United Kingdom - flag United Kingdom - Passport & Nationality - NEW - British Citizenship by Double Descent (Colony by Descent by Discretion)

After 1948 and prior to 1983, British Citizenship could only be passed two generations by Descent from a UK-born paternal grandfather. From 1983 onwards, this was extended to include descent from a UK-born maternal grandfather. This allowed claims to British nationality where the middle generation (the parent) was born in a former British Colony. However, gender disrimination still persisted (and a claim to British nationality would not arise) where a parent was born in a former British Territory and the relevant grandfather was not born in the UK

The UK Government entered into a treaty with the United Nations some years ago to enshrine equal rights for women. Included in the Treaty is the right for their children (and potentially, their grandchildren) to acquire her citizenship by descent on the same terms as if such a right had come down the paternal side of the family. While the UK has passed legislation to allow such claims, the Home Office has still interpreted this legislation in relation to making claims to British Nationality by descent to be effective only for those born in the first generation. The existing stance of the UK Government therefore did not fully address gender discrimination in relation to citizenship applications.

Philip Gamble, founder and our Senior Partner and widely regarded as the world's leading British nationality expert on the subject, made representations to the Parliamentary sub-committee that looked into this issue. The new legislation appears to properly address the unfairness of the older law. Accordingly, it should be possible to lodge an application if one can demonstrate that - had it not been for gender discrimination in the old law - an applicant would (or could) have British nationality in the modern day.

Broadly, this requires:

 - Applicant born before 31 December 1982;

 - Applicant born before the independence date of their father's country of birth;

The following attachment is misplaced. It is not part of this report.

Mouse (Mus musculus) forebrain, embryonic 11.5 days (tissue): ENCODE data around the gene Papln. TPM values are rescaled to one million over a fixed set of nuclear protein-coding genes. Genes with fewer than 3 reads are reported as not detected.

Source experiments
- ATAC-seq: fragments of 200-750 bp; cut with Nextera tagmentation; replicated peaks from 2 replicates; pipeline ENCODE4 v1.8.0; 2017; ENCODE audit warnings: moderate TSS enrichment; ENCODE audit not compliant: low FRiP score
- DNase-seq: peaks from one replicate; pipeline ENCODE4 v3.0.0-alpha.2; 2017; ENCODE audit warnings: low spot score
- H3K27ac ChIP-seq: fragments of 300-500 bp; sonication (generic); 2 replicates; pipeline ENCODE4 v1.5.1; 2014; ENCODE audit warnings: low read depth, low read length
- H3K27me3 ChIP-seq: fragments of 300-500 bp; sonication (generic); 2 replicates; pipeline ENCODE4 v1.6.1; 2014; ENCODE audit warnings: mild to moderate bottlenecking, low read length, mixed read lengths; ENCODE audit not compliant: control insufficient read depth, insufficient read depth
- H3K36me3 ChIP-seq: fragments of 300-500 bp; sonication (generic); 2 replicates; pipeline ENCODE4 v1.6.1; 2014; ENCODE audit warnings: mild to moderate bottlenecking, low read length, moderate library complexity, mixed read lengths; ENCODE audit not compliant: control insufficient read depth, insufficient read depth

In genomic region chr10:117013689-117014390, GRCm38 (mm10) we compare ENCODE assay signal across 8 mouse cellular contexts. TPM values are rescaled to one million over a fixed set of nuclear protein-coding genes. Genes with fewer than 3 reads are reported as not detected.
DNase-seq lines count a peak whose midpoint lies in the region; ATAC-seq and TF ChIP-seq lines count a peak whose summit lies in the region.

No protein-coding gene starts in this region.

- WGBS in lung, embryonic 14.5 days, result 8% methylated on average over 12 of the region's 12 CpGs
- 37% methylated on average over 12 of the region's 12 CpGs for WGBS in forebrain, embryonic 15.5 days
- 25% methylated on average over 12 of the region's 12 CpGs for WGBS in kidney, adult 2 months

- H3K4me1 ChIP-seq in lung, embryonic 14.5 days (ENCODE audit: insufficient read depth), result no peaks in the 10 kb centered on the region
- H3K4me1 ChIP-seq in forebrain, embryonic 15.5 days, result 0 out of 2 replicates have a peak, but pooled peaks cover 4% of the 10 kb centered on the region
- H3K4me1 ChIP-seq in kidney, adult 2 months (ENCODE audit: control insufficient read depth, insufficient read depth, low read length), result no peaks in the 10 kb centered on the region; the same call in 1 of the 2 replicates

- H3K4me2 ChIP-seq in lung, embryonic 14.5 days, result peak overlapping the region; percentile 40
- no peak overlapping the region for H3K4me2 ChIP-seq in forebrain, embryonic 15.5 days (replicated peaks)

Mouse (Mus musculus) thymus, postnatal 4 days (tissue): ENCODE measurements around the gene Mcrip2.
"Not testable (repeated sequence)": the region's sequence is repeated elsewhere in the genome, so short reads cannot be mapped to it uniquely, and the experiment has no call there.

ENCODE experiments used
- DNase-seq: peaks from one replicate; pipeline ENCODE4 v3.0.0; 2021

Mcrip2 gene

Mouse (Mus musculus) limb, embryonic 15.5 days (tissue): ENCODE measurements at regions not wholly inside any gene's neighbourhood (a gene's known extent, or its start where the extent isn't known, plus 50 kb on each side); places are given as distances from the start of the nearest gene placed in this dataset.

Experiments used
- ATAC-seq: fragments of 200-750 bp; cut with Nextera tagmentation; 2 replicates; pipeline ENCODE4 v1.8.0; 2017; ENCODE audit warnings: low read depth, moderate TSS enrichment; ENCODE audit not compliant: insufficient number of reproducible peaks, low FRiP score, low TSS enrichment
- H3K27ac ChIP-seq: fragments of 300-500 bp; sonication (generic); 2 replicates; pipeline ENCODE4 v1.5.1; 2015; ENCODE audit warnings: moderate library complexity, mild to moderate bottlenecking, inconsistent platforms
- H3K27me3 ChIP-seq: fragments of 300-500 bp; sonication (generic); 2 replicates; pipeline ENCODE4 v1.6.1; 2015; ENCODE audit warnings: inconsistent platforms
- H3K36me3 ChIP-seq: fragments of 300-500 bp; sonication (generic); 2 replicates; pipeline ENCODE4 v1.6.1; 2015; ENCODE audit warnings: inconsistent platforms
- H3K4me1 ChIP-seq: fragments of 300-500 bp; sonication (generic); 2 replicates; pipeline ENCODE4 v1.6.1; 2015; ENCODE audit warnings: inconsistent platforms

- Applicant's parent born in a former British Colony; AND

 - Applicant has the Right of Abode through a UK-born grandparent.

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Ask Philip Gamble whether you (or your children) have a claim to British nationality.

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Learn more about these routes to British Nationality:

WhatPassport.com is a specialist UK Nationality and British Citizenship site offering an online search and assessment. Claims to hold a British Passport can be complex and the site offers a quick, simple search to give you the answers. While many people qualify for the UK Ancestry Visa based on holding a Commonwealth passport with a UK born grandmother or grandfather, we have found that if you have a grandparent born in the UK, or if your mother is British or your father is British, then there are several scenarios where you can claim British Nationality and the right to hold a British Passport. This stems from Britain’s collection of British Colonies, British Protectorates and British Protected States in the middle of last century and the Nationality rules concerning what are now the countries of the Commonwealth.

WhatPassport.com is a subsidiary of Sable International.

Sable International offers a range of services relating to UK and Australian immigration. For over 20 years, we have been helping people with their UK and Australian visa applications. We assist with applications for Ancestry visas, spouse visas, work visas, Tier 1 visas, UK working holiday visas, UK dependant visas, Tier 4 visas, UK Visitor visas, sponsorship visas or UK permanent residency or indefinite leave to remain. We also specialise in UK visa extensions. If you’ve overstayed your visa, our Overstayer Status Trace service can assist to regularise your visa status.